Why startup CEOs should care about cyber security
The data breach that Target suffered around Thanksgiving last year has finally worked its way up to the top of the organizational totem pole. A couple of weeks ago, Target’s CEO Gregg Steinhafel lost his job a result of the cyber security shortcomings that cost the company a ton money. Given the sheer size of the breach, the estimated costs to all parties involved could reach into the billions. Steinhafel is the first CEO to be fired from a major corporation over a cyber security issue.
Of course the implications aren’t identical for the startup community, but they do still translate in important ways. For one, nobody likes losing money because of the failure to address risks that can [quite easily] be mitigated. Layered encryption, cyber liability insurance, and appointment of a Chief Information Security Officer (which target doesn’t have) can go a long way in this area.
While the ramifications may be more severe when you have millions of shareholders, this doesn’t make your handful of institutional investors happy either. In a way, you can equate the stock price drop of a company like Target to the refusal to participate in the next round of funding.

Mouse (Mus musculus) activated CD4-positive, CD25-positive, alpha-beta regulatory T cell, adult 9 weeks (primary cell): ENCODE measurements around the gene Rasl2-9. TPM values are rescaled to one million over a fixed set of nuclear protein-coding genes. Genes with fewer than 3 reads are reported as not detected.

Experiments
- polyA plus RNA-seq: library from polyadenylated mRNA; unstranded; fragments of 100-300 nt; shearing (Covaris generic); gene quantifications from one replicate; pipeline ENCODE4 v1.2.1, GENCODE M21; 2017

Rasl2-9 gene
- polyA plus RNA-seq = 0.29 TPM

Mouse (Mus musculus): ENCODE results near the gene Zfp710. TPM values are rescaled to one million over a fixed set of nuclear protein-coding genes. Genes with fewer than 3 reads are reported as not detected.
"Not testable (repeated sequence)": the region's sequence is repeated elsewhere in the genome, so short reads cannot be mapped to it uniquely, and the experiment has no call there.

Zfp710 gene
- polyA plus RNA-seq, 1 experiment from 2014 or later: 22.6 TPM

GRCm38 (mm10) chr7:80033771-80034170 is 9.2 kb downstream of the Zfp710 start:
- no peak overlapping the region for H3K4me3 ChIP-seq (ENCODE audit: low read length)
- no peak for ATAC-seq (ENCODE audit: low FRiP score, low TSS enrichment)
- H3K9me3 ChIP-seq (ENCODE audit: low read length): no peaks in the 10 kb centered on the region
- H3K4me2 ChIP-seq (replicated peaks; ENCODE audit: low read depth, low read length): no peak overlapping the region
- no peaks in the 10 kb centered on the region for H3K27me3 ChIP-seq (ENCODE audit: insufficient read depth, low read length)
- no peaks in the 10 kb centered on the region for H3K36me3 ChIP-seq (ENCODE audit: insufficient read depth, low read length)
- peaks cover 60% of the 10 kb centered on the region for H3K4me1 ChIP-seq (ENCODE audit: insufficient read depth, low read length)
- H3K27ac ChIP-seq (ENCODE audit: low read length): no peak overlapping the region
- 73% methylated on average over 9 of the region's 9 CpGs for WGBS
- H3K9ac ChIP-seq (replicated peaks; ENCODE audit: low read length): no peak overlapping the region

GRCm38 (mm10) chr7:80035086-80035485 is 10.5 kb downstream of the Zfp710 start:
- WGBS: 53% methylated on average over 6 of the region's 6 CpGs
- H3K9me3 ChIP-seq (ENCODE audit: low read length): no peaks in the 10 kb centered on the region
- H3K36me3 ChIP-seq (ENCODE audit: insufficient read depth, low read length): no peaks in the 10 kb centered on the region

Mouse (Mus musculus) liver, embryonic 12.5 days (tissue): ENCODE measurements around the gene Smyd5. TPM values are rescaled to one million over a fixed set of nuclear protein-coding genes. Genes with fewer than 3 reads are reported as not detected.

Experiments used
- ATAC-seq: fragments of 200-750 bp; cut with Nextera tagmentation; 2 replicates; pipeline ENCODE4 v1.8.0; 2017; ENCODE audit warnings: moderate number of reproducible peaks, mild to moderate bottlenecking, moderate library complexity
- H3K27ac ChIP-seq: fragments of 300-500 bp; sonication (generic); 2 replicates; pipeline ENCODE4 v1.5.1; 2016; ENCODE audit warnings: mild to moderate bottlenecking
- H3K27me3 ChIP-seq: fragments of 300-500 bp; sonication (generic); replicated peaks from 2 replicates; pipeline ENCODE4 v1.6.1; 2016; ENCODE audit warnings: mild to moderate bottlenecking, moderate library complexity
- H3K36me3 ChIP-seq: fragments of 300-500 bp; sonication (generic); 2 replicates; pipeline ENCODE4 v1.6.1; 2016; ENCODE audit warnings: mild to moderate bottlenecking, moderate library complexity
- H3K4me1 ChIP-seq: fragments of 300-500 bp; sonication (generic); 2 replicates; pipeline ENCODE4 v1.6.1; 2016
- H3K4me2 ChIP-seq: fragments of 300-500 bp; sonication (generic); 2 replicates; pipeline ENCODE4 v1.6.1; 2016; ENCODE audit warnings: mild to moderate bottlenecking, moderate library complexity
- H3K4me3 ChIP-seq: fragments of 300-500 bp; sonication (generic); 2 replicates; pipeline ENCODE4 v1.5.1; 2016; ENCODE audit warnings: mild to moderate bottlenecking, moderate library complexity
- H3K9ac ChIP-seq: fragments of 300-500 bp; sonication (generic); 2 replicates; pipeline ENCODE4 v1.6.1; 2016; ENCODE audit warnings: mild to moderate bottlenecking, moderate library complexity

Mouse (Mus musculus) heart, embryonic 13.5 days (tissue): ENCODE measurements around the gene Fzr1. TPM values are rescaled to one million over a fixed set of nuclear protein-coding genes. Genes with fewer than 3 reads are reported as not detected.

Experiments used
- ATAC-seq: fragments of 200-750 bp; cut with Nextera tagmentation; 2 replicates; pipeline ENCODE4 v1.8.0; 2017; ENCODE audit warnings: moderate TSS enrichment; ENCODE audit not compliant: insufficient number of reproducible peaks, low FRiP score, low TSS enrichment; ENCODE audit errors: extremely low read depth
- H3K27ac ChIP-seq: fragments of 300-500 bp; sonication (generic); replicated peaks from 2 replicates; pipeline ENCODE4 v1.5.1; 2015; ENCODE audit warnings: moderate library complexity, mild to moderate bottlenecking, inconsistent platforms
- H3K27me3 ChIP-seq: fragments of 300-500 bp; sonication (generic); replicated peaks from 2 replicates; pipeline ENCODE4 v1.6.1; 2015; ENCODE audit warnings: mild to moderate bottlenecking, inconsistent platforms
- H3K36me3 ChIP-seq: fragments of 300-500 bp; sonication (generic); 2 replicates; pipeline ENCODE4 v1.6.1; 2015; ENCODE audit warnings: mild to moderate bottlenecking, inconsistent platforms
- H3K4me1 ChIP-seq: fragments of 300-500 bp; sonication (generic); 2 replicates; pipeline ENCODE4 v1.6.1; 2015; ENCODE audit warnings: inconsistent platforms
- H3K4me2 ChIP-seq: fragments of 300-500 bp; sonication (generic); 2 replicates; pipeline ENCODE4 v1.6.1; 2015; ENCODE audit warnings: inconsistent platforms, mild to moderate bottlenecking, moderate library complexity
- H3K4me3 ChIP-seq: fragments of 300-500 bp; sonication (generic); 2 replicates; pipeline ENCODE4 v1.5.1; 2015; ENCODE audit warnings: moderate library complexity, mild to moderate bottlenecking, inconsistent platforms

The other big parallel to the startup community involves branding. Target has a brand valued at a staggering $25.5 billion (2nd only behind Walmart!). Most estimate the cost of the breach at $1 billion before including loss of goodwill, which has yet to be calculated. One might consider the 46% drop in 2013 Q4 profits as an indication of some of this lost goodwill.
In a fiercely competitive yelp-review-fueled digital marketplace, branding can be everything. Startups can have robust yet fragile brands given their youth and inexperience. The last thing any startup company needs is a smudge on their brand name so early in the game. VC-backed startups are admittedly more agile than most, but recovering a loss of trust can be difficult no matter how fast you can move and adapt.
So what’s the point of this post? It’s a friendly reminder that while the CTO generally digs into the details of your tech and sets up security measures, it’s ultimately the CEO that’s responsible for making sure the company’s cyber security measures are up to snuff. In fact, some legal experts have even suggested that remaining informed about your company’s cyber security may become the next big fiduciary duty for executives.
At the end of the day, CEOs, it’s your head on the chopping block…so pay attention!